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RE:Flex Dance Pad Hardware Designs

This repository contains source documents and manufacturing files for the RE:Flex Dance Pad's mechanical parts. It was created using Fusion 360. However, future versions will be built with FreeCAD, due to Fusion's new pricing plan.

In this repository you will find:

  • Fusion 360 source archives for the v1 (deprecated, and non-final) and v2 dance pads. These archives can be used to act as a reference model of RE:Flex Dance Pads, and future revisions.
  • A folder of parts to be 3D printed in PLA.
  • Parts lists for building a pad, bar, and doubles connectors. Currently this only lists the European vendor 'Motedis' parts for the base frame. It can be replicated with similar parts from 8020 and other vendors.

Getting your own

Under part-lists.txt you can see a full list of parts required to complete this project. You can treat it as your own checklist. Please also save a list of where you have your parts, and feel free to submit it along with your country.


Currently, you will also require a soldering iron for the through-hole electronics parts, and an M8 allen key to secure the entire framework together.

Future Improvements

The following changes could help in the future to provide for a better project:

  • More investigation into different bar options would be nice. Currently the bars holding screws have to be tightened strongly to avoid it slipping, which is a bit of a hazard if someone leans their full weight on the bar and hasn't tightened the screws very well. In some cases there may also be a need to have support behind the bar, since the pad may tip backwards for players that like to launch themselves off the pad at high velocity.
  • The feet only support 150kg each, which may be a problem if someone were to go out of their way to break them. So other options could be useful here.
  • Previous iterations of the panel to sensor adapters have been the weak point most likely to break. The current version seems good, but this is still worth looking at, considering it's fundamental to the pad functioning.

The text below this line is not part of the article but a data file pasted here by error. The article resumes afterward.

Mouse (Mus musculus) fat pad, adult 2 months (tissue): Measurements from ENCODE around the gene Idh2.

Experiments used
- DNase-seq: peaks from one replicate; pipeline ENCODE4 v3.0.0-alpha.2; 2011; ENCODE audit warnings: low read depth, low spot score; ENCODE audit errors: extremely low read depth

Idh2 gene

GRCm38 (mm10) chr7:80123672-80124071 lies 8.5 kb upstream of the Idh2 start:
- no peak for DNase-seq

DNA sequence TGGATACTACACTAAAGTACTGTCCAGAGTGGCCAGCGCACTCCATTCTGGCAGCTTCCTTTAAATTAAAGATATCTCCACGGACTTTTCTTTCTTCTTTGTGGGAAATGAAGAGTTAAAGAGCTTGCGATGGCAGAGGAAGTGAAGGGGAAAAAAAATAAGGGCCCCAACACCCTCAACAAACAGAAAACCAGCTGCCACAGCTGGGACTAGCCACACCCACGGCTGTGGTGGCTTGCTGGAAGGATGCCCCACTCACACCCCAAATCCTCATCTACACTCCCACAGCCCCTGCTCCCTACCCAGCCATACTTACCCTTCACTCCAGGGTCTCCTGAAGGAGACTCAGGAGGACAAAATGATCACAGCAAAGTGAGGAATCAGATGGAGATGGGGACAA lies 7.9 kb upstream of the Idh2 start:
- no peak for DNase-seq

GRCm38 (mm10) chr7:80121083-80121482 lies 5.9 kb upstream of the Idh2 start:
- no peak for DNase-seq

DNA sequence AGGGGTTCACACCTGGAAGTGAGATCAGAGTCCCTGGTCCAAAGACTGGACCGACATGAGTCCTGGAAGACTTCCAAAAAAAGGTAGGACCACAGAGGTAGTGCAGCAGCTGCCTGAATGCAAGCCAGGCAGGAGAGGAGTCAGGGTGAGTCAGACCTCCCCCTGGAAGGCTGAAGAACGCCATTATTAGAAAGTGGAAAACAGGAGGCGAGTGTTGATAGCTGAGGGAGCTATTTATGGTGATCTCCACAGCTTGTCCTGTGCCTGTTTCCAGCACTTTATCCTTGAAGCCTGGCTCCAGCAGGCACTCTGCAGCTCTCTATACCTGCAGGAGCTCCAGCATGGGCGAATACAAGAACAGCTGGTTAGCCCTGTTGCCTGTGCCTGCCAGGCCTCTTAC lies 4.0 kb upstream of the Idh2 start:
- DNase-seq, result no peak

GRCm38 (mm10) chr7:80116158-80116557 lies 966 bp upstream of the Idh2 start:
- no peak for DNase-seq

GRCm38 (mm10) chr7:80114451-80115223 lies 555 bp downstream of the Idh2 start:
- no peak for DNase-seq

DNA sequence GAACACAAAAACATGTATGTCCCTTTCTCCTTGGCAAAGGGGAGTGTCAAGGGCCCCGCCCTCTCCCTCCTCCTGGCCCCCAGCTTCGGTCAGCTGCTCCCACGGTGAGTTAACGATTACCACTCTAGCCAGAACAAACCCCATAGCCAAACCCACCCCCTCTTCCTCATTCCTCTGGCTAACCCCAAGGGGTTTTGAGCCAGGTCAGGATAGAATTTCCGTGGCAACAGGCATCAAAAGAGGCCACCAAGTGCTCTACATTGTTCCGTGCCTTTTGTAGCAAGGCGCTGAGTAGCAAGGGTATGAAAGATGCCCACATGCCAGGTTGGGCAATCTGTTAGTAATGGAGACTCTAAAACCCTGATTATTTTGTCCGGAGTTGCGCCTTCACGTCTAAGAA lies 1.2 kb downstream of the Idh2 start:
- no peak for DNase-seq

• Better cable routing. It's currently a bit ugly all around. It'd be nice if it didn't travel underneath the pad, too.
  • Less manual positioning of parts. Currently, you have to 'eyeball it' a little bit as you place panels down onto their velcro holders. It's also a little bit of a manual task to ensure aluminium extrusion spacings and sensor holder positions. Sometimes this requires re-doing certain steps of the build as a result. I've included some 'spacers' that can be 3D printed for the latter tasks, but the former is still going to be a bit difficult.
  • A method to connect pads for doubles while removing the outer pad extrusions to reduce distance between pads.
  • A more dedicated placement for the I/O board (potentially extending the front of the pad) so that it can fit within a 9 panel pad.
  • A configuration utility to provide parameterized 3D printed parts would be very useful here so that the end user doesn't have to deal with CAD software.
  • We should have a 'sourcing' folder that lists parts and how they can be easily acquired in multiple different countries.
  • We should also really have a nicely formatted build guide, as currently the user has to use the CAD model as their own reference.
  • Switching the sources to FreeCAD would be a huge improvement.
  • Other panel format CAD specifications. SMX, Pump, RH, and Technomotion formats would be great.
  • A 'travel pad' fork of this project. Utilizing less parts in a much smaller form factor could make this a more accessible project to those not looking to spend a small fortune.
  • 3D printing these parts takes significant time (several days). Building out a reliable source of parts that are mass-produced would make this more accessible. If you'd like to sell parts, feel free to get in touch.
  • Panels are also a bit more difficult to source. Having a reliable seller of finished aluminium/acrylic panels built to specification for this project would make this more accessible.
  • Some parts would be nice to have in a sold kit form. The load cell sensors, velcro dots, cables, cable ties and power supply are all extra parts that require a bit of internet sleuthing to get ahold of.
  • Finding a reliable source for a comfortable bar cover would be nice. We use a 40mm inner diameter foam insulation, which is nice, but a little difficult to source.
  • One issue by experimentation is that the sensors don't have the same response to equal mass (seemingly 0.7-1.3 range of certainty). This isn't necessarily a problem, but is worthy of investigation nonetheless. It's likely due to the way the panel to sensor standoffs are implemented, which a redesign may rectify. If not, we would be able to calibrate the sensors in the software utility.


For license details, see LICENSE file


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